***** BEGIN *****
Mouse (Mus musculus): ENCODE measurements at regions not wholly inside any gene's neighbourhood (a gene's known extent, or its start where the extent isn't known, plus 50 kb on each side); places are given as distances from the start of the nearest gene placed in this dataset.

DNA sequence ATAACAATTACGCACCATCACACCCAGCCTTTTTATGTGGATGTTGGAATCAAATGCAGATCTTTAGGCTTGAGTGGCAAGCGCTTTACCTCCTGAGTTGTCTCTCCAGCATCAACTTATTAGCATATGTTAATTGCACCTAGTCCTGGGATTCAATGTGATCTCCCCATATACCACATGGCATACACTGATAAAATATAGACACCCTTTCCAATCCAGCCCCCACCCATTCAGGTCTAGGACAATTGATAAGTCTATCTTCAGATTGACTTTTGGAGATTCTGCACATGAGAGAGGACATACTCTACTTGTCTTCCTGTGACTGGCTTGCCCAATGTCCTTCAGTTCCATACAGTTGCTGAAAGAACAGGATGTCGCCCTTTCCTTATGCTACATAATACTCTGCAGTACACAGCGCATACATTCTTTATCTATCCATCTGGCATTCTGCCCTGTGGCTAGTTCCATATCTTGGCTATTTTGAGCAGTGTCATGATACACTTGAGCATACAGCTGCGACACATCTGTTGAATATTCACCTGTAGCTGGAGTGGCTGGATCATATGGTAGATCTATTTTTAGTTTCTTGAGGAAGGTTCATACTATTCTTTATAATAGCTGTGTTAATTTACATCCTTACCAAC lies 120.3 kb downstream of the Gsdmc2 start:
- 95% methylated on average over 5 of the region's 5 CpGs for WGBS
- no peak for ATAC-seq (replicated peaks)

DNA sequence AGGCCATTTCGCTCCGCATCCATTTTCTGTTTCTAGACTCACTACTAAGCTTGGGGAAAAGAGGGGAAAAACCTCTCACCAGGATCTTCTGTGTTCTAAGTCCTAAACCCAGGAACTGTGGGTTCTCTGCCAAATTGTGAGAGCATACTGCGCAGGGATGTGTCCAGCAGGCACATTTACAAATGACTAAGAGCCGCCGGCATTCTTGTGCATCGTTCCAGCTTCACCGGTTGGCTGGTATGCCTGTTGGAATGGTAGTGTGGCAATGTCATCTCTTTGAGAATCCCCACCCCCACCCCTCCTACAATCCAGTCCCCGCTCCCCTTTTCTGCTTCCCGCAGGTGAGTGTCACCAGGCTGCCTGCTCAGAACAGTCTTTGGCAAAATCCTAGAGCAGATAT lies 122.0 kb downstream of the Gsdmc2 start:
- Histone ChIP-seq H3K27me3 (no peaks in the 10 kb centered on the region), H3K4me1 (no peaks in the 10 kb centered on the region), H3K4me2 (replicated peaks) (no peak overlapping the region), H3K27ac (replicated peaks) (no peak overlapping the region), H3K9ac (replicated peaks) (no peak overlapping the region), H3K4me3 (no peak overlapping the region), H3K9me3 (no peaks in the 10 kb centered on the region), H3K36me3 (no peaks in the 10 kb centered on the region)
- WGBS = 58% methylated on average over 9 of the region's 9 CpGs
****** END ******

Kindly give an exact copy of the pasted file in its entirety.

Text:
Mouse (Mus musculus): ENCODE measurements at regions not wholly inside any gene's neighbourhood (a gene's known extent, or its start where the extent isn't known, plus 50 kb on each side); places are given as distances from the start of the nearest gene placed in this dataset.

DNA sequence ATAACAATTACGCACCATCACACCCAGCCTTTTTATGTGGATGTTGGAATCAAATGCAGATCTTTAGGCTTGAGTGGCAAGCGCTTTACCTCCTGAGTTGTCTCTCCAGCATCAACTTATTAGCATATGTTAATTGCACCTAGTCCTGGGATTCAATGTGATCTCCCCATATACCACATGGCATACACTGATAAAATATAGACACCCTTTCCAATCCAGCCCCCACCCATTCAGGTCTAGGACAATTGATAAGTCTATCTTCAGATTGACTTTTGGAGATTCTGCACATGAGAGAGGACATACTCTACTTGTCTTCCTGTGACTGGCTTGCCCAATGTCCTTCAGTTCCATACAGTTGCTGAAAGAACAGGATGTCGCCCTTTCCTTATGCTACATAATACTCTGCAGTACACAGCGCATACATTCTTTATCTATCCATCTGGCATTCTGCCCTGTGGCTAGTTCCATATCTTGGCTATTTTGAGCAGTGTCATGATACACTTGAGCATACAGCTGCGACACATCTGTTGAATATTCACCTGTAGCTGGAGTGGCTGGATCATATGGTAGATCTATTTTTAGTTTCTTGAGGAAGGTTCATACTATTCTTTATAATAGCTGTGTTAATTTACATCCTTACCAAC lies 120.3 kb downstream of the Gsdmc2 start:
- 95% methylated on average over 5 of the region's 5 CpGs for WGBS
- no peak for ATAC-seq (replicated peaks)

DNA sequence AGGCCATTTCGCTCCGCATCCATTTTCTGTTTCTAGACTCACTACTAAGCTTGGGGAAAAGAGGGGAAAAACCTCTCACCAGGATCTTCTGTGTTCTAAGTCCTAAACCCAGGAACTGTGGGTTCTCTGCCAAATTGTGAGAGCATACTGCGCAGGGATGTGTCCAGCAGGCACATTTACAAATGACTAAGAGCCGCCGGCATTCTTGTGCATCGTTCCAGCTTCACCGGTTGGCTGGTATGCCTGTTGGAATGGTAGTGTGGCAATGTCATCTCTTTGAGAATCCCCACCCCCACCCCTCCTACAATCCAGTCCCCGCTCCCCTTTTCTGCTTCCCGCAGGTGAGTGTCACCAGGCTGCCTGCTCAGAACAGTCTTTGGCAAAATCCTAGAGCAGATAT lies 122.0 kb downstream of the Gsdmc2 start:
- Histone ChIP-seq H3K27me3 (no peaks in the 10 kb centered on the region), H3K4me1 (no peaks in the 10 kb centered on the region), H3K4me2 (replicated peaks) (no peak overlapping the region), H3K27ac (replicated peaks) (no peak overlapping the region), H3K9ac (replicated peaks) (no peak overlapping the region), H3K4me3 (no peak overlapping the region), H3K9me3 (no peaks in the 10 kb centered on the region), H3K36me3 (no peaks in the 10 kb centered on the region)
- WGBS = 58% methylated on average over 9 of the region's 9 CpGs